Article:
Demonstrating perception without visual awareness: Double dissociations between priming and masking

  • A double dissociation impressively demonstrates that visual perception and visual awareness can be independent of each other and do not have to rely on the same source of information (T. Schmidt & Vorberg, 2006). Traditionally, an indirect measure of stimulus processing and a direct measure of visual awareness are compared (dissociation paradigm or classic dissociation paradigm, Erdelyi, 1986; formally described by Reingold & Merikle, 1988; Merikle & Reingold, 1990; Reingold, 2004). If both measures exhibit opposite time courses, a double dissociation is demonstrated. One tool that is well suited to measure stimulus processing as fast visuomotor response activation is the response priming method (Klotz & Neumann, 1999; Klotz & Wolff, 1995; see also F. Schmidt et al., 2011; Vorberg et al., 2003). Typically, observers perform speeded responses to a target stimulus preceded by a prime stimulus, which can trigger the same motor response by sharing consistent features (e.g., shape) or different responses due to inconsistent features. While consistent features cause speeded motor responses, inconsistent trials can induce response conflicts and result in slowed responses. These response time differences describe the response priming effect (Klotz & Neumann, 1999; Klotz & Wolff, 1995; see also F. Schmidt et al., 2011; Vorberg et al., 2003). The theoretical background of this method forms the Rapid-Chase Theory (T. Schmidt et al., 2006, 2011; see also T. Schmidt, 2014), which assumes that priming is based on neuronal feedforward processing within the visuomotor system. Lamme and Roelfsema (2000; see also Lamme, 2010) claim that this feedforward processing does not generate visual awareness because neuronal feedback and recurrent processes are needed. Fascinatingly, while prime visibility can be manipulated by visual masking techniques (Breitmeyer & Öğmen, 2006), priming effects can still increase over time. Masking effects are used as a direct measure of prime awareness. Based on their time course, type-A and type-B masking functions are distinguished (Breitmeyer & Öğmen, 2006; see also Albrecht & Mattler, 2010, 2012, 2016). Type-A masking is most commonly shown with a typically increasing function over time. In contrast, type-B masking functions are rarely observed, which demonstrate a decreasing or u-shaped time course. This masking type is usually only found under metacontrast backward masking (Breitmeyer & Öğmen, 2006; see also Albrecht & Mattler, 2010, 2012, 2016). While priming effects are expected to increase over time by Rapid-Chase Theory (T. Schmidt et al., 2006, 2011; see also T. Schmidt, 2014), the masking effect can show an opposite trend with a decreasing or u-shaped type-B masking curve, forming a double dissociation. In empirical practice, double dissociations are a rarity, while historically simple dissociations have been the favored data pattern to demonstrate perception without awareness, despite suffering from statistical measurement problems (T. Schmidt & Vorberg, 2006). Motivated by this shortcoming, I aim to demonstrate that a double dissociation is the most powerful and convincing data pattern, which provides evidence that visual perception does not necessarily generate visual awareness, since both processes are based on different neuronal mechanisms. I investigated which experimental conditions allow for a double dissociation between priming and prime awareness. The first set of experiments demonstrated that a double-dissociated pattern between priming and masking can be induced artificially, and that the technique of induced dissociations is of general utility. The second set of experiments used two awareness measures (objective vs. subjective) and a response priming task in various combinations, resulting in different task settings (single-, dual-, triple tasks). The experiments revealed that some task types constitute an unfavorable experimental environment that can prevent a double dissociation from occurring naturally, especially when a pure feedforward processing of the stimuli seems to be disturbed. The present work provides further important findings. First, stimulus perception and stimulus awareness show a general dissociability in most of the participants, supporting the idea that different neuronal processes are responsible for this kind of data pattern. Second, any direct awareness measure (no matter whether objective or subjective) is highly observer-dependent, requiring the individual analysis at the level of single participants. Third, a deep analysis of priming effects at the micro level (e.g., checking for fast errors) can provide further insights regarding information processing of different visual stimuli (e.g., shape vs. color) and under changing experimental conditions (e.g. single- vs. triple tasks).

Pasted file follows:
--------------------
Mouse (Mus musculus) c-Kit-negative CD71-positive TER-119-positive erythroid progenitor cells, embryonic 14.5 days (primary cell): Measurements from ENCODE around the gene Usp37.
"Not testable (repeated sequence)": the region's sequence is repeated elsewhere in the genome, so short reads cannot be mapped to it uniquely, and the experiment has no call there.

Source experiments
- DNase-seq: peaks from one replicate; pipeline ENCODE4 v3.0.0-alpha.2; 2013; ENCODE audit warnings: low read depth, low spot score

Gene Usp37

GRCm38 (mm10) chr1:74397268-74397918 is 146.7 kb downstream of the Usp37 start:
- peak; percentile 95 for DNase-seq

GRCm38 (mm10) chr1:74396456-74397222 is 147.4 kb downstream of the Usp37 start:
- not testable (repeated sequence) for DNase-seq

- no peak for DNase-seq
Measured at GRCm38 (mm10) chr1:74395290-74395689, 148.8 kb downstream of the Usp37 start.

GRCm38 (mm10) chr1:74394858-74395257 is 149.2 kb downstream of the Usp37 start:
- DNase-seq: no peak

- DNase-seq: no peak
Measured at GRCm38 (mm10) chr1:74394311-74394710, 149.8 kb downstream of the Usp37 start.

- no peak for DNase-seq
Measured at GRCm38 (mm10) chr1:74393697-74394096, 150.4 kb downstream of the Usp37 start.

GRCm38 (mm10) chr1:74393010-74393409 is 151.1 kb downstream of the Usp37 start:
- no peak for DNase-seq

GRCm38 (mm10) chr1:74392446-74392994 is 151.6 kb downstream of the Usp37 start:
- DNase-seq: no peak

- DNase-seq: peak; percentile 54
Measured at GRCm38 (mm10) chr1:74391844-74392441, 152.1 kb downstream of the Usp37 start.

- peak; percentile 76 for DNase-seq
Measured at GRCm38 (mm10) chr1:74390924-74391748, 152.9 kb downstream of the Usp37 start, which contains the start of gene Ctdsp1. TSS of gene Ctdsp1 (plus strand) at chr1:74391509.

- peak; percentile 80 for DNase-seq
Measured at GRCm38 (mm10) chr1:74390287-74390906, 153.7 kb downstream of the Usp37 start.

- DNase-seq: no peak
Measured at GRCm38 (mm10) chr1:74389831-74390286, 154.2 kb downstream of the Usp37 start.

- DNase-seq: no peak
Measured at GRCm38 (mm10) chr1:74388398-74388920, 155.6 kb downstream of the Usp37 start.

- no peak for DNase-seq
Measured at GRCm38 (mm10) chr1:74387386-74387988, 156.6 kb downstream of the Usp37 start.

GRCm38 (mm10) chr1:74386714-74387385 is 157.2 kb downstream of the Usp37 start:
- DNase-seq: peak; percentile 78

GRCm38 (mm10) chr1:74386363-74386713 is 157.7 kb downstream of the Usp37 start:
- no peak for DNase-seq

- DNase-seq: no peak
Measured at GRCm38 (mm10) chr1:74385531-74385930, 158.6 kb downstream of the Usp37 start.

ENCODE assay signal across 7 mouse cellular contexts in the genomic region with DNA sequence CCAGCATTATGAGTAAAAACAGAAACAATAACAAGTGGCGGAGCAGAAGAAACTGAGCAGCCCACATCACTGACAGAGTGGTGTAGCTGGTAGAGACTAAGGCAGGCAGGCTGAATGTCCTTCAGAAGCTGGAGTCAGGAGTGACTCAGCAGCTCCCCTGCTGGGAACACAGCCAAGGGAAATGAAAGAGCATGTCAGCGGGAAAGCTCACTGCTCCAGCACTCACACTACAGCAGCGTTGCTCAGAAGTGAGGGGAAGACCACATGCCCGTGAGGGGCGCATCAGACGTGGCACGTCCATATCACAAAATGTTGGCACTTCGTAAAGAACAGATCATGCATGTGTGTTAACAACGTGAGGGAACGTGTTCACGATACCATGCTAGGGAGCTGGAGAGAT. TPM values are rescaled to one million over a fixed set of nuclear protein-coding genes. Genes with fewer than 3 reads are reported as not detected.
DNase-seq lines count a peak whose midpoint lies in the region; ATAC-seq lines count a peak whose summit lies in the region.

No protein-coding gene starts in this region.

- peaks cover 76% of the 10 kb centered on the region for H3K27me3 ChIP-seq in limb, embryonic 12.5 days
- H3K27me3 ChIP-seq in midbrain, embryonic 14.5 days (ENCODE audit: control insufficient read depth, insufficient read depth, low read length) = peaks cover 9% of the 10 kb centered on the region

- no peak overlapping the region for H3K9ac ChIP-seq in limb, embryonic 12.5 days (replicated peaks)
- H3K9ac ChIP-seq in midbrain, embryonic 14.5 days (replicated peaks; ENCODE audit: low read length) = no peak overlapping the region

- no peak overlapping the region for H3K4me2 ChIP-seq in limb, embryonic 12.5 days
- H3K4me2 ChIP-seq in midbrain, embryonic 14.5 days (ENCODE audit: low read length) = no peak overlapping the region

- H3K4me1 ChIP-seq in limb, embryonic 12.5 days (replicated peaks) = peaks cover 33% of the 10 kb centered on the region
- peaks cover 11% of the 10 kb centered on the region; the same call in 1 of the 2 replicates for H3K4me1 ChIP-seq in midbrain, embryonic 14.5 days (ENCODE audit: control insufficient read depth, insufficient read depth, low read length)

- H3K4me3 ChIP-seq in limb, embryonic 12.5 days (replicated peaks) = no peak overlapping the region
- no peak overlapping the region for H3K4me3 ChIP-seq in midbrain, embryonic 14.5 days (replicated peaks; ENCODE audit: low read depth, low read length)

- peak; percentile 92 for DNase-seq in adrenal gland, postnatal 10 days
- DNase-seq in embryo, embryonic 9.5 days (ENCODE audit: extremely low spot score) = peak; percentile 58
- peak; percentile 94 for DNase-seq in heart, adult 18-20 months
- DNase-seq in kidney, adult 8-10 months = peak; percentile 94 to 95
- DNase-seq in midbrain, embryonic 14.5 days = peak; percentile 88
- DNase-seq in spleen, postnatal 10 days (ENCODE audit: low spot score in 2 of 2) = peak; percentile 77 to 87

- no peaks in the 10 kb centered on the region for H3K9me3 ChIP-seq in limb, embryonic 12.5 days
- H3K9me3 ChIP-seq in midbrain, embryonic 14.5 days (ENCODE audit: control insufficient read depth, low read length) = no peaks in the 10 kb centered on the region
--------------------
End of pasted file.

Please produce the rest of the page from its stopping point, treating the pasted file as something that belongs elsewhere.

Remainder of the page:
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Author:Melanie Biafora
Advisor:Thomas Schmidt
Document Type:Doctoral Thesis
Language of publication:English
Publication Date:2022/03/01
Year of Publication:2022
Publishing Institute:Technische Universität Kaiserslautern
Granting Institute:Technische Universität Kaiserslautern
Acceptance Date of the Thesis:2022/02/03
Date of the Publication (Server):2022/03/02
Tag:Double Dissociation; Metacontrast Masking; Rapid-Chase Theory; Response Priming
GND-Keyword:Experimentelle Psychologie
Number of page:VII, 158
Faculties / Organisational entities:Kaiserslautern - Fachbereich Sozialwissenschaften
DDC-Cassification:1 Philosophie und Psychologie / 150 Psychologie
Licence (German):Creative Commons 4.0 - Namensnennung, nicht kommerziell, keine Bearbeitung (CC BY-NC-ND 4.0)